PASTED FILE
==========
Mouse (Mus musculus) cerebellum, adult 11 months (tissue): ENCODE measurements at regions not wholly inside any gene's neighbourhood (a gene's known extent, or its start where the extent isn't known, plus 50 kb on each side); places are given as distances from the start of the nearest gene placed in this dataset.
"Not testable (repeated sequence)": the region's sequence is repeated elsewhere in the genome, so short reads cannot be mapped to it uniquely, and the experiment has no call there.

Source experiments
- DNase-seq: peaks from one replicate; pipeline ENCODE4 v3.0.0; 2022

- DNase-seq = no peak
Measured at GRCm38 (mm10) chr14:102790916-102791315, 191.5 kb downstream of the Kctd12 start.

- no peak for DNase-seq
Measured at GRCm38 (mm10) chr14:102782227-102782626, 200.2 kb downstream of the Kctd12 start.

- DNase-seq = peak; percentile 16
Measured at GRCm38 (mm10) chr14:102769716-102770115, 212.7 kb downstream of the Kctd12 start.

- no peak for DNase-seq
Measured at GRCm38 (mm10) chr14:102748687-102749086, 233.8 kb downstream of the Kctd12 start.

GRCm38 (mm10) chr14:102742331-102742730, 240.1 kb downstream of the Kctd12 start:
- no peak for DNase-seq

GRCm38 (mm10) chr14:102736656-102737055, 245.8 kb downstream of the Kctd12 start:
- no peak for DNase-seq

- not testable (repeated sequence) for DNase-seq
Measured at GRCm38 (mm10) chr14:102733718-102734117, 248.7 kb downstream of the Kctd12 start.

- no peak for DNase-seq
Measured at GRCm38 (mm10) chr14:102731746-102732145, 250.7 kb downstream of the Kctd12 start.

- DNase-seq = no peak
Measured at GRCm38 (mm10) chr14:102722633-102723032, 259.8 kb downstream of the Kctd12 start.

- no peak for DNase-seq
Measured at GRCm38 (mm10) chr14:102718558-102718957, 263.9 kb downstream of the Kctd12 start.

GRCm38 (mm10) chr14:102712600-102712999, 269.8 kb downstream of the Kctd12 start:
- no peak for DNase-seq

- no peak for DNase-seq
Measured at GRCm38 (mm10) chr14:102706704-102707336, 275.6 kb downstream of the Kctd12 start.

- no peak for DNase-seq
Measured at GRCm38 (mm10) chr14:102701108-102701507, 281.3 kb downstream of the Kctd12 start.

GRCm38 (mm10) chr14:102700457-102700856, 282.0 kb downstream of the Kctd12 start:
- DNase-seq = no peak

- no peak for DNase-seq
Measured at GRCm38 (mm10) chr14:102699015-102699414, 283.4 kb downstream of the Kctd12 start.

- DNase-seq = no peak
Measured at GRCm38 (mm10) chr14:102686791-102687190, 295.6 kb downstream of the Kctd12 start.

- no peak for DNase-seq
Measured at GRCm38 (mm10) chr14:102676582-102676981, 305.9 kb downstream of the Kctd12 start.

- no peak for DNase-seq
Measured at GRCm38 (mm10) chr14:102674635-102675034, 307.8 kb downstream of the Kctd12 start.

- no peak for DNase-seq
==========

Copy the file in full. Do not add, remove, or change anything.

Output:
Mouse (Mus musculus) cerebellum, adult 11 months (tissue): ENCODE measurements at regions not wholly inside any gene's neighbourhood (a gene's known extent, or its start where the extent isn't known, plus 50 kb on each side); places are given as distances from the start of the nearest gene placed in this dataset.
"Not testable (repeated sequence)": the region's sequence is repeated elsewhere in the genome, so short reads cannot be mapped to it uniquely, and the experiment has no call there.

Source experiments
- DNase-seq: peaks from one replicate; pipeline ENCODE4 v3.0.0; 2022

- DNase-seq = no peak
Measured at GRCm38 (mm10) chr14:102790916-102791315, 191.5 kb downstream of the Kctd12 start.

- no peak for DNase-seq
Measured at GRCm38 (mm10) chr14:102782227-102782626, 200.2 kb downstream of the Kctd12 start.

- DNase-seq = peak; percentile 16
Measured at GRCm38 (mm10) chr14:102769716-102770115, 212.7 kb downstream of the Kctd12 start.

- no peak for DNase-seq
Measured at GRCm38 (mm10) chr14:102748687-102749086, 233.8 kb downstream of the Kctd12 start.

GRCm38 (mm10) chr14:102742331-102742730, 240.1 kb downstream of the Kctd12 start:
- no peak for DNase-seq

GRCm38 (mm10) chr14:102736656-102737055, 245.8 kb downstream of the Kctd12 start:
- no peak for DNase-seq

- not testable (repeated sequence) for DNase-seq
Measured at GRCm38 (mm10) chr14:102733718-102734117, 248.7 kb downstream of the Kctd12 start.

- no peak for DNase-seq
Measured at GRCm38 (mm10) chr14:102731746-102732145, 250.7 kb downstream of the Kctd12 start.

- DNase-seq = no peak
Measured at GRCm38 (mm10) chr14:102722633-102723032, 259.8 kb downstream of the Kctd12 start.

- no peak for DNase-seq
Measured at GRCm38 (mm10) chr14:102718558-102718957, 263.9 kb downstream of the Kctd12 start.

GRCm38 (mm10) chr14:102712600-102712999, 269.8 kb downstream of the Kctd12 start:
- no peak for DNase-seq

- no peak for DNase-seq
Measured at GRCm38 (mm10) chr14:102706704-102707336, 275.6 kb downstream of the Kctd12 start.

- no peak for DNase-seq
Measured at GRCm38 (mm10) chr14:102701108-102701507, 281.3 kb downstream of the Kctd12 start.

GRCm38 (mm10) chr14:102700457-102700856, 282.0 kb downstream of the Kctd12 start:
- DNase-seq = no peak

- no peak for DNase-seq
Measured at GRCm38 (mm10) chr14:102699015-102699414, 283.4 kb downstream of the Kctd12 start.

- DNase-seq = no peak
Measured at GRCm38 (mm10) chr14:102686791-102687190, 295.6 kb downstream of the Kctd12 start.

- no peak for DNase-seq
Measured at GRCm38 (mm10) chr14:102676582-102676981, 305.9 kb downstream of the Kctd12 start.

- no peak for DNase-seq
Measured at GRCm38 (mm10) chr14:102674635-102675034, 307.8 kb downstream of the Kctd12 start.

- no peak for DNase-seq